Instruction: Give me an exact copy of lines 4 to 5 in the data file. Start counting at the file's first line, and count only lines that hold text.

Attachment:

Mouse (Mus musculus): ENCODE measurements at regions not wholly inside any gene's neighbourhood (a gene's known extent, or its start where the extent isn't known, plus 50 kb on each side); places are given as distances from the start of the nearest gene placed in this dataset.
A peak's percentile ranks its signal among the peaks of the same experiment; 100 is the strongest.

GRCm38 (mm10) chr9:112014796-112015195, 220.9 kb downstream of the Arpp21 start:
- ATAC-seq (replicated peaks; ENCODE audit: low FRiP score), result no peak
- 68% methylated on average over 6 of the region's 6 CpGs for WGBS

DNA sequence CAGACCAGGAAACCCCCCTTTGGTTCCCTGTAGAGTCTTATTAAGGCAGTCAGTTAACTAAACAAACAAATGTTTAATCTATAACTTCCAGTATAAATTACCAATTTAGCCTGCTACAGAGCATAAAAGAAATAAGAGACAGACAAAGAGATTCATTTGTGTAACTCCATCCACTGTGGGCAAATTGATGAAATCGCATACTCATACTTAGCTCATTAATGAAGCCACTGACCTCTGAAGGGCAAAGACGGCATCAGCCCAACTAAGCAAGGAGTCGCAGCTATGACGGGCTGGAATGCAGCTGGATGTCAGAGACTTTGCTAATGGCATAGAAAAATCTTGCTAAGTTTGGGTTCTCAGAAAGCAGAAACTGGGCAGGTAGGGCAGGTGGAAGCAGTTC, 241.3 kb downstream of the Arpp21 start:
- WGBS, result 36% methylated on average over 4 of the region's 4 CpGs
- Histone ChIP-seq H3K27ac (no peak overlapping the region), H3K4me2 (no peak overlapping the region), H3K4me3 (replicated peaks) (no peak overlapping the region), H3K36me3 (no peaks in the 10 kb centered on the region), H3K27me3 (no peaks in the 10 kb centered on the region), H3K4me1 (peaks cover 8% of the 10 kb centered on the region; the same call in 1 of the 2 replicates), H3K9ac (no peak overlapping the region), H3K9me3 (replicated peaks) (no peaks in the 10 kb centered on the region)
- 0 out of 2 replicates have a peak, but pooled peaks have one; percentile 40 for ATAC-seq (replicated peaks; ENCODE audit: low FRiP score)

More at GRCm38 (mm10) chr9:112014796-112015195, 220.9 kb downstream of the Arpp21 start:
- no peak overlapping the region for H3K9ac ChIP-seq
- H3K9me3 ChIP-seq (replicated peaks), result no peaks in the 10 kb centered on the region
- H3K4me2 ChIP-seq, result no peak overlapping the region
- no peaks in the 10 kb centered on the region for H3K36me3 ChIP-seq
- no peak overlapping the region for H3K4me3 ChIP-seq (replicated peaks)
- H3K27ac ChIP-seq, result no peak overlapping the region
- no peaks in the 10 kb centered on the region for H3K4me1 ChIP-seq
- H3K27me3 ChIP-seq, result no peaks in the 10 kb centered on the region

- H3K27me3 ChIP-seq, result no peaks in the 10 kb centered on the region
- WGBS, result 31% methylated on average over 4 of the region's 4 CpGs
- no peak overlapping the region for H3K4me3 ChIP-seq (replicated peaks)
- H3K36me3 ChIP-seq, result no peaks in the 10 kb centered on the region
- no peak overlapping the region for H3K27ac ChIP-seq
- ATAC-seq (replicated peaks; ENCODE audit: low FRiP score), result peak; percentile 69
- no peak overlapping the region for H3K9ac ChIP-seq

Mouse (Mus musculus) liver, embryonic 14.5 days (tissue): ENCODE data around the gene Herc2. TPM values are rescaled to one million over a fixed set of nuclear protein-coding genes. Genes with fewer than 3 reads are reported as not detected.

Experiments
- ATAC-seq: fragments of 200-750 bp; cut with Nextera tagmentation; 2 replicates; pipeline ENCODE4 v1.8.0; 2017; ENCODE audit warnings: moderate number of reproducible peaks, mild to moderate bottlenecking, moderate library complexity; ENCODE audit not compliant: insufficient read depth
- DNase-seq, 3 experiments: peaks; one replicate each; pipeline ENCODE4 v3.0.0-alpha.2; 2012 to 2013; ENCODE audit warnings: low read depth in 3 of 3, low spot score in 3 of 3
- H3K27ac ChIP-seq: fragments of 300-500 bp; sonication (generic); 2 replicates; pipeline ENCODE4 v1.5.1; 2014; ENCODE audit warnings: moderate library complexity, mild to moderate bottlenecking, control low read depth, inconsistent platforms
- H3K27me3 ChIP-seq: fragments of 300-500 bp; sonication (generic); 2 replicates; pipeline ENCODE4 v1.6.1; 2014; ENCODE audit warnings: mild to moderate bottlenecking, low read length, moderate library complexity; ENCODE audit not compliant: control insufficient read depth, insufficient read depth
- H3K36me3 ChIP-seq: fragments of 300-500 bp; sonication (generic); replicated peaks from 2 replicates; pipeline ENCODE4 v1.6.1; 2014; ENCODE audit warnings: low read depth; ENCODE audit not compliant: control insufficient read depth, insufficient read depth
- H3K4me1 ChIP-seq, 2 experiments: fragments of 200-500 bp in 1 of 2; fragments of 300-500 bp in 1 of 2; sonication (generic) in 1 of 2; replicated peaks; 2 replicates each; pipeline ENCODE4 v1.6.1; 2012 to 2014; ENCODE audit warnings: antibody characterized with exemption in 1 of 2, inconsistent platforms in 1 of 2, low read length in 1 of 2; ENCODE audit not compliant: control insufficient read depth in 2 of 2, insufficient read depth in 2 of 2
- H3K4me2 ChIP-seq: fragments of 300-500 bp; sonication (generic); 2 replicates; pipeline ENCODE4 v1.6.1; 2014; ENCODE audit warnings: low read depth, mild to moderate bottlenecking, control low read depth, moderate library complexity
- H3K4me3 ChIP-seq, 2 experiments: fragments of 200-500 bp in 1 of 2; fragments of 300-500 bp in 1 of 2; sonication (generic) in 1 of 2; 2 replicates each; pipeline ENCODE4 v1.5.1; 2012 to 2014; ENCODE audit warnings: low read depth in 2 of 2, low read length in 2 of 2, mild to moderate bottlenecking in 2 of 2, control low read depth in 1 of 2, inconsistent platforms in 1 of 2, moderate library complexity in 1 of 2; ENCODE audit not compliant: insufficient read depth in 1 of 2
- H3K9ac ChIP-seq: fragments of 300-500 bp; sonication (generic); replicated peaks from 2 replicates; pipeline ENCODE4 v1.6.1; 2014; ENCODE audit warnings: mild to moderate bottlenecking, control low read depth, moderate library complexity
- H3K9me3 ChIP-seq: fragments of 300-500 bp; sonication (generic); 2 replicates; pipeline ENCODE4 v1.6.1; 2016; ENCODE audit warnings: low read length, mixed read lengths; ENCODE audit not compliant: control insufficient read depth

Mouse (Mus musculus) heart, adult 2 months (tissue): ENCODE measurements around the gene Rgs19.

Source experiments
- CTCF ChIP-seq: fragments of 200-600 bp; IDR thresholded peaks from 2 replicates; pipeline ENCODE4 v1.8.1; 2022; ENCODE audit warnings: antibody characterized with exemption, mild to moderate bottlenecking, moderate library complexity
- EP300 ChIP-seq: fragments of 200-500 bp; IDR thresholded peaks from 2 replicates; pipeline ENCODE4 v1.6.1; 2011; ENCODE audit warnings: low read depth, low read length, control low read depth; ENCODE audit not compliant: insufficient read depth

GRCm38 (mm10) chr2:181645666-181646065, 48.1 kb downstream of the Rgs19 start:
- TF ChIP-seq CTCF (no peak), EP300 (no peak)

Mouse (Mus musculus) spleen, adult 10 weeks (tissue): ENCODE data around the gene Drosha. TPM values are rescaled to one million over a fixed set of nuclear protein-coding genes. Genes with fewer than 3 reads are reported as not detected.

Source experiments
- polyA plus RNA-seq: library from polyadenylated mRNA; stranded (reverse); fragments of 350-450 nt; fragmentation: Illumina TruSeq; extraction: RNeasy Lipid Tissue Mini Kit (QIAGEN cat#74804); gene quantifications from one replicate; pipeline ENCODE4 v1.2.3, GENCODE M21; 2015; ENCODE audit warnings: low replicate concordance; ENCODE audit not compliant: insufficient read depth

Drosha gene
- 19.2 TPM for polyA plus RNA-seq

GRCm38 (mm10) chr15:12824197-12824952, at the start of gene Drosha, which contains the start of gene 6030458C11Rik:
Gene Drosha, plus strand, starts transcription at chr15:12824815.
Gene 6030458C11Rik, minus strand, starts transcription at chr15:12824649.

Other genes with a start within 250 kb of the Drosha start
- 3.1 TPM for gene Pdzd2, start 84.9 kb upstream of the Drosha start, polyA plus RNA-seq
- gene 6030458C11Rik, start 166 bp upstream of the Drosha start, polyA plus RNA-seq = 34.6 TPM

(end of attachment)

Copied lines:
- ATAC-seq (replicated peaks; ENCODE audit: low FRiP score), result no peak
- 68% methylated on average over 6 of the region's 6 CpGs for WGBS